How important is your choice of glazing during a framing project? Let’s put it this way, every aspect of your project will be affected by it: cost, weight of the finished piece, amount of protection provided, how the art or keepsake looks after framing, even maintenance. So how do you make the best decisions? A great custom framer and a little knowledge go a long way when you are deciding:
Glass or Acrylic?
Glass is very scratch resistant and does not bow or produce as much static as acrylic. Consider glass when framing:
- Smaller projects that will not become too heavy
- “Loose media” artwork, such as pastels or charcoals which can be damaged by static build-up from acrylic
- Items that may not receive appropriate cleaning techniques required by acrylic
Acrylic is lighter and more shatter-resistant than glass and as optically pure as Museum Glass®, which makes it the right choice if:
- Framing large or heavy items where weight of the finished piece is an issue
- You need to ship the framed artwork or memorabilia
- The art will hang in high traffic areas or children’s rooms where broken glass presents a significant hazard to people or the artwork itself
- You are willing to use special cleaning and maintenance methods to avoid scratching or fogging the glazing
Clear or Anti-Reflective?
Anti-reflective glazing is useful any time glare may prevent you from enjoying your framed pictures or memorabilia. Use anti-reflective glass when:
- Your framed piece will hang in a bright room or opposite windows or lamps
- You are framing an image that is enhanced by a slightly softer focus, such as an impressionist painting
Avoid cheap, low-tech non-glare glass. It will cause your framed items to look fuzzy and distorted.
Clear glazing, which looks like regular glass, works well for:
- Projects that do not require reflection-free viewing
- When you need to balance cost and viewing clarity
Level of Protection?
If you’ve ever worked with a professional framer, you probably know ultraviolet (UV) light is one of the biggest enemies of your pictures and keepsakes. Over time, UV rays break down organic materials, causing your precious treasures to fade, yellow and become brittle. Professional framers use specialty glazing to slow this process.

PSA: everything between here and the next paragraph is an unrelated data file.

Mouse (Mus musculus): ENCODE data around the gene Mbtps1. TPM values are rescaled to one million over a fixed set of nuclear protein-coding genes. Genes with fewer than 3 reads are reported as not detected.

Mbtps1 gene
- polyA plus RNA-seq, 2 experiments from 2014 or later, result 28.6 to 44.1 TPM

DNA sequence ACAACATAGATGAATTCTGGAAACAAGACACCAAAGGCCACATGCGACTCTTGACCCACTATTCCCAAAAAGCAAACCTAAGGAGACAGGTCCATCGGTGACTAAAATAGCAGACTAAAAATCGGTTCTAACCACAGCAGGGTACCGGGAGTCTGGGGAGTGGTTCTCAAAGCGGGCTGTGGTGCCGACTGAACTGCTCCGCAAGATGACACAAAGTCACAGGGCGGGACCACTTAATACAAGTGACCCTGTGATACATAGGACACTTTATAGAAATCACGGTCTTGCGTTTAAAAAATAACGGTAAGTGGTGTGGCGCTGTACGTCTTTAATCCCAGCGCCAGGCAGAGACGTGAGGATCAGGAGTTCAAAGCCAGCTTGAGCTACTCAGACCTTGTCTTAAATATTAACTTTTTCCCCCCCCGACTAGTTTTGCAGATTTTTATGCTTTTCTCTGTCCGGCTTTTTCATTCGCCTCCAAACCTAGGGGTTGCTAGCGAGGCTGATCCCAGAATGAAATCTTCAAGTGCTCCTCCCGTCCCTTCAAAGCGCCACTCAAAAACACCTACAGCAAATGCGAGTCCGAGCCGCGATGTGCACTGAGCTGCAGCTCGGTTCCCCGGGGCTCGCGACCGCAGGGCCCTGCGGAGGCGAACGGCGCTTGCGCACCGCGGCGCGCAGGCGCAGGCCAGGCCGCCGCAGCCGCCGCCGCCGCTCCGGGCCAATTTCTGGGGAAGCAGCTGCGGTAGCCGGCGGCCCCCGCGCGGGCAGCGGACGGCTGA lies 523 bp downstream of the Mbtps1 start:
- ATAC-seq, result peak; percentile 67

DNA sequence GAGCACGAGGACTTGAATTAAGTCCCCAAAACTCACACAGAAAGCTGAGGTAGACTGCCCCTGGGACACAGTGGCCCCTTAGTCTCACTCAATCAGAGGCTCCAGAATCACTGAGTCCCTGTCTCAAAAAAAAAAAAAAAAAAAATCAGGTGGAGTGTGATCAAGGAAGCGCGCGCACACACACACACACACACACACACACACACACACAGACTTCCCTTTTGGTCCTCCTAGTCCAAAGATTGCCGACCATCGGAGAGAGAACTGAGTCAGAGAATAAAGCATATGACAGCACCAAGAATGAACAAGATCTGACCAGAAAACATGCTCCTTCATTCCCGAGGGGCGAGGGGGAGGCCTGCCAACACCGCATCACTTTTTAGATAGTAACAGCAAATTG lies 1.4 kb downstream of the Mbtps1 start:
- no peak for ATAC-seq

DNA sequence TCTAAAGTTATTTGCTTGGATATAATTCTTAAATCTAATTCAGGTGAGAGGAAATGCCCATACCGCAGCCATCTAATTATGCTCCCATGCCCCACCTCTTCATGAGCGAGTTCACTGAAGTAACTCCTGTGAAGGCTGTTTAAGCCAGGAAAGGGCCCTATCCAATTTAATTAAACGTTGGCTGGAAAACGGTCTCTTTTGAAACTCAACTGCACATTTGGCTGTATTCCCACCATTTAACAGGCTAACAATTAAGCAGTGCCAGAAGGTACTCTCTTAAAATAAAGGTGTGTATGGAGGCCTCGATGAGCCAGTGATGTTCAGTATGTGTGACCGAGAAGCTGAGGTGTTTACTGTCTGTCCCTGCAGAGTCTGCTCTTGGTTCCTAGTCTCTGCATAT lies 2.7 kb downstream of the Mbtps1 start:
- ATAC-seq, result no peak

Museum Grade gives the highest level of protection and offers outstanding clarity. It minimizes glare without affecting the visible light spectrum so the finish is practically invisible. It is also the most expensive option. Use Museum Glass® or Optimum Museum Acrylic® whenever:
- Framing extremely valuable or priceless items or items with a lot of detail
- You want the best presentation possible
Conservation Grade must block at least 97% of UV energy and is available in clear or reflection control finishes. It is an excellent choice if:
- You are framing precious art, keepsakes, or valuable posters, but Museum Glass® is not within your budget
Non-Conservation Grade offers much lower UV protection than higher grades of glazing. Village Frame & Gallery does not carry or recommend this type of glass, but when you are framing items that can be easily replaced, such as inexpensive posters or digital snapshots, non-conservation glass or acrylic is a money-saving option.
Before You Decide, Gaze at Glazing
Bring your artwork or keepsakes to Village Frame & Gallery to see for yourself how the various types of glazing will affect their appearance. Viewing the items behind glass and acrylic samples can reveal subtle, sometimes surprising, enhancements or distractions you will want to consider before making your final choice.
In addition, we can help you make decisions about design, frame styles, matting, backing and mounting materials to create a spectacular finished product you are proud to display in your home or office.
Stop in during our regular business hours or call 503-245-8001 for an appointment or in-home consultation.